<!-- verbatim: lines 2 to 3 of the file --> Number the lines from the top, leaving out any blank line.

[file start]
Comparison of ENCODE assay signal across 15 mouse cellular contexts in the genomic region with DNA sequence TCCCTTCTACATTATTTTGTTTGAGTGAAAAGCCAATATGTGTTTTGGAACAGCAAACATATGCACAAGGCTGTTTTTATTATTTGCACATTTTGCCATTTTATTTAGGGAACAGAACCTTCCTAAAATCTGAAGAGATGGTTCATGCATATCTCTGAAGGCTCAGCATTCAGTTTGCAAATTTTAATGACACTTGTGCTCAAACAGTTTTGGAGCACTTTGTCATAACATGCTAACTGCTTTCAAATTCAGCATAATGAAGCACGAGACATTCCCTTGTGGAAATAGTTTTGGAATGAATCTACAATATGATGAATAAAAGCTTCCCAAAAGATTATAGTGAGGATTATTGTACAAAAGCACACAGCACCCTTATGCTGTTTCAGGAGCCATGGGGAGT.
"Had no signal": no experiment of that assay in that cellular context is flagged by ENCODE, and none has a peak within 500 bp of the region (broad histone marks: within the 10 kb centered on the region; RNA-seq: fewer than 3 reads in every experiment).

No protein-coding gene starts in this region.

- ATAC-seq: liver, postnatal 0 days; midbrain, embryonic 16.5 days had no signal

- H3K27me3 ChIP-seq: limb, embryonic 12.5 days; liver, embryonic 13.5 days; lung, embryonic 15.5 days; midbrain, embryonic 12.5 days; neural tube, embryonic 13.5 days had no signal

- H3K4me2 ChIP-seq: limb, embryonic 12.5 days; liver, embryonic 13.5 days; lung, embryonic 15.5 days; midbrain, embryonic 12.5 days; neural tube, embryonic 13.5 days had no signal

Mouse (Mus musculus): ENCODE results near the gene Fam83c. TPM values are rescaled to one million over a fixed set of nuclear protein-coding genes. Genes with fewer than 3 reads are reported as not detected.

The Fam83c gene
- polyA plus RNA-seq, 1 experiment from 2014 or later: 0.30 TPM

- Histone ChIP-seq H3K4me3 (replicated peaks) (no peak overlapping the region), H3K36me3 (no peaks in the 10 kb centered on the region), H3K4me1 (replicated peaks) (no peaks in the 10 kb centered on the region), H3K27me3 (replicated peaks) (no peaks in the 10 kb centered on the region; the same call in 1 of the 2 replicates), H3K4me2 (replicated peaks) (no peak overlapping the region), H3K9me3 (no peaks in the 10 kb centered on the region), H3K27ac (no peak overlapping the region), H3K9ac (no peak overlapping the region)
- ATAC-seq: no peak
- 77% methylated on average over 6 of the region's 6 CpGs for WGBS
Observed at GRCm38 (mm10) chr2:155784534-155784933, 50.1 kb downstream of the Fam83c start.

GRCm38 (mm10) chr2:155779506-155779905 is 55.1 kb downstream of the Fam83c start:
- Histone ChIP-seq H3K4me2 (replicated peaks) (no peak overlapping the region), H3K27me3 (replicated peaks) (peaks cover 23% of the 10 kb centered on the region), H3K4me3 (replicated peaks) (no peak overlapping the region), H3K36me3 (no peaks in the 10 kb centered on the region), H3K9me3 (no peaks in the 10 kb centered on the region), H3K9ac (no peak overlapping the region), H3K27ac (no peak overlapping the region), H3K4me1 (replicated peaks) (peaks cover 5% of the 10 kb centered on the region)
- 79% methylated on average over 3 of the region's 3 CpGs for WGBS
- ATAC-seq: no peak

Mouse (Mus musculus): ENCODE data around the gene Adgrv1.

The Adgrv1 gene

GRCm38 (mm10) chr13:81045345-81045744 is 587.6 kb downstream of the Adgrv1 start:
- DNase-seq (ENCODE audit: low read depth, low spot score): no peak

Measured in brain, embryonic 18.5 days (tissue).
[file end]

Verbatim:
"Had no signal": no experiment of that assay in that cellular context is flagged by ENCODE, and none has a peak within 500 bp of the region (broad histone marks: within the 10 kb centered on the region; RNA-seq: fewer than 3 reads in every experiment).

No protein-coding gene starts in this region.